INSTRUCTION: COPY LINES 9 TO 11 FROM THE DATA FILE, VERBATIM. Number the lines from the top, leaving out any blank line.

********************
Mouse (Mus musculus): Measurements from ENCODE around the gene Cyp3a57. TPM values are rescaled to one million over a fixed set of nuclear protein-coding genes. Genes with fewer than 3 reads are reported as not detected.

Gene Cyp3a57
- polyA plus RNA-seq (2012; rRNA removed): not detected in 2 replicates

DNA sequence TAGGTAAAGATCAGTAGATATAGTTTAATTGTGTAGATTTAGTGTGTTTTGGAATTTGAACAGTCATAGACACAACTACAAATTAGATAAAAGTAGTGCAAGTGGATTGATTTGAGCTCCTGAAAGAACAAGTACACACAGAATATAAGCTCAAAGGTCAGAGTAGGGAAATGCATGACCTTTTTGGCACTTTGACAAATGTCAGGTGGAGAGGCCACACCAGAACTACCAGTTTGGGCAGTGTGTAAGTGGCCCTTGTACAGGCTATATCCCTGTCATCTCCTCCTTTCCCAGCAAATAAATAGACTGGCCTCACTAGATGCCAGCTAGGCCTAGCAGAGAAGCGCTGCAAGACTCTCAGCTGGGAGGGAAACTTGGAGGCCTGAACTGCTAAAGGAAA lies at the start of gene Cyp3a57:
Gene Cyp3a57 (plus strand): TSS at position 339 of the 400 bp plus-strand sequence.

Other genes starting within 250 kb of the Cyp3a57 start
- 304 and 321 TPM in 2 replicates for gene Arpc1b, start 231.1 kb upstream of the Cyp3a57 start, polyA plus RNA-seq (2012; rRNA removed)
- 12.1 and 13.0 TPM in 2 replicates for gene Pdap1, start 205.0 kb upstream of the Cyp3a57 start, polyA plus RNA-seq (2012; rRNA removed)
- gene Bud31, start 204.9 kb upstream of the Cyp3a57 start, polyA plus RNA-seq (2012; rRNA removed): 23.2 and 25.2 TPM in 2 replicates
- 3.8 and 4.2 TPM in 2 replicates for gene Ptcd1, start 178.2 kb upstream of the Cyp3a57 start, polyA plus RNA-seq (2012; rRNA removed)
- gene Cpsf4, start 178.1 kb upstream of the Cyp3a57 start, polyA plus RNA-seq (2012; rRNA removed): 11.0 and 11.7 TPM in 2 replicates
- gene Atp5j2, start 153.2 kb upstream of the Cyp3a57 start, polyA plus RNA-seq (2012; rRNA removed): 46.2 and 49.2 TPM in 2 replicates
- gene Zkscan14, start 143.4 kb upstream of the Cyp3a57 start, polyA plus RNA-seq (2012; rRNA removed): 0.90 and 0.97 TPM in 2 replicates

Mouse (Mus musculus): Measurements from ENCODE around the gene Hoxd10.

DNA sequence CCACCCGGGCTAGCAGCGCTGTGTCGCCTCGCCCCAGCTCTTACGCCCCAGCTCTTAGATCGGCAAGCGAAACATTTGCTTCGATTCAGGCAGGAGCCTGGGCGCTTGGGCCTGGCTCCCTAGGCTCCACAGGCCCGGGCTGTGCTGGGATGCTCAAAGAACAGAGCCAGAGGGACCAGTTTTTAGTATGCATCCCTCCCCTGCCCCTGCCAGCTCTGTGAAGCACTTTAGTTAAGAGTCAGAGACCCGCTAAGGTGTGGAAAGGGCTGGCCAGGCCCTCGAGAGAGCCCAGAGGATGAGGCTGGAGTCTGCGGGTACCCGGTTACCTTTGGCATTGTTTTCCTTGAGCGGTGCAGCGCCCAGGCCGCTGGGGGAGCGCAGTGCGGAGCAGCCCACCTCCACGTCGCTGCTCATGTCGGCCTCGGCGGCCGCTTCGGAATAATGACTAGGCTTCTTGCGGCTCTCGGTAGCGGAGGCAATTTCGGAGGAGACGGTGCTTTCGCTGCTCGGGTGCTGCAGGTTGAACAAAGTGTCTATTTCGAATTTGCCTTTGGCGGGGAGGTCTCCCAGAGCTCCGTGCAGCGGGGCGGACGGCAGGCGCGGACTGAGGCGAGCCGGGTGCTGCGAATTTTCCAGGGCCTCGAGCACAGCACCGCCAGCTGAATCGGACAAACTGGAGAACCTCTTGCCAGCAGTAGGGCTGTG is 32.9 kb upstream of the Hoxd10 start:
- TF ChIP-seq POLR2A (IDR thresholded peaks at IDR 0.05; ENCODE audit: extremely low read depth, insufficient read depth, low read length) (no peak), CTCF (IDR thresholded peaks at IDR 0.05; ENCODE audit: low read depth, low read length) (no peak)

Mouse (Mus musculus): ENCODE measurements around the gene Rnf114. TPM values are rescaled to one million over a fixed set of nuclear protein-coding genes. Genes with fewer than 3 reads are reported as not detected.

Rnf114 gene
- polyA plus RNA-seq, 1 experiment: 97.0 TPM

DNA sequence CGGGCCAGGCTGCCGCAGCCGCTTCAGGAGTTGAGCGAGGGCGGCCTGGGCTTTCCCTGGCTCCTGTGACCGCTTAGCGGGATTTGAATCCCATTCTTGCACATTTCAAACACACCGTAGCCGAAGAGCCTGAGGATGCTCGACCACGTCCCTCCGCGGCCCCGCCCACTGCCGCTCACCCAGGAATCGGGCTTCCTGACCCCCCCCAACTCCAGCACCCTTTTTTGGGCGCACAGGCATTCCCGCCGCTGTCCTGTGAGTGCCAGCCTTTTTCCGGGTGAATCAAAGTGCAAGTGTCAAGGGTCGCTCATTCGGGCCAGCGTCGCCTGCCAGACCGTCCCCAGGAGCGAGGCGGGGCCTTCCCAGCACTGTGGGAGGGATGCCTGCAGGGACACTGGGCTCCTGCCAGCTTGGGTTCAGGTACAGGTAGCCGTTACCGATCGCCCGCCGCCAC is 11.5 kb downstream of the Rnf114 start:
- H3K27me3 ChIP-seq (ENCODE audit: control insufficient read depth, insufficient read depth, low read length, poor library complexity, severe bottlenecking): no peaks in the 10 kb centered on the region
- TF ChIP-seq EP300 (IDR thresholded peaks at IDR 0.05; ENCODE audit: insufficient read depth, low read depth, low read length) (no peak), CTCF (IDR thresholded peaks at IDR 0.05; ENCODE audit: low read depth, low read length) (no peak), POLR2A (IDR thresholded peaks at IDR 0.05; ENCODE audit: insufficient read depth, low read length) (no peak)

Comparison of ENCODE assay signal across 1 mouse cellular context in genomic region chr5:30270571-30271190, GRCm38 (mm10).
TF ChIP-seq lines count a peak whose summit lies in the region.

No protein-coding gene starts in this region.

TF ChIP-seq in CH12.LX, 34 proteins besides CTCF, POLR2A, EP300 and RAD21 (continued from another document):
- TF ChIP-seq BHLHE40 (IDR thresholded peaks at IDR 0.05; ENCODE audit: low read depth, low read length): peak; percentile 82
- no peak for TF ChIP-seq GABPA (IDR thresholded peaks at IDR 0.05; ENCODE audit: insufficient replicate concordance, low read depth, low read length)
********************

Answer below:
- gene Bud31, start 204.9 kb upstream of the Cyp3a57 start, polyA plus RNA-seq (2012; rRNA removed): 23.2 and 25.2 TPM in 2 replicates
- 3.8 and 4.2 TPM in 2 replicates for gene Ptcd1, start 178.2 kb upstream of the Cyp3a57 start, polyA plus RNA-seq (2012; rRNA removed)
- gene Cpsf4, start 178.1 kb upstream of the Cyp3a57 start, polyA plus RNA-seq (2012; rRNA removed): 11.0 and 11.7 TPM in 2 replicates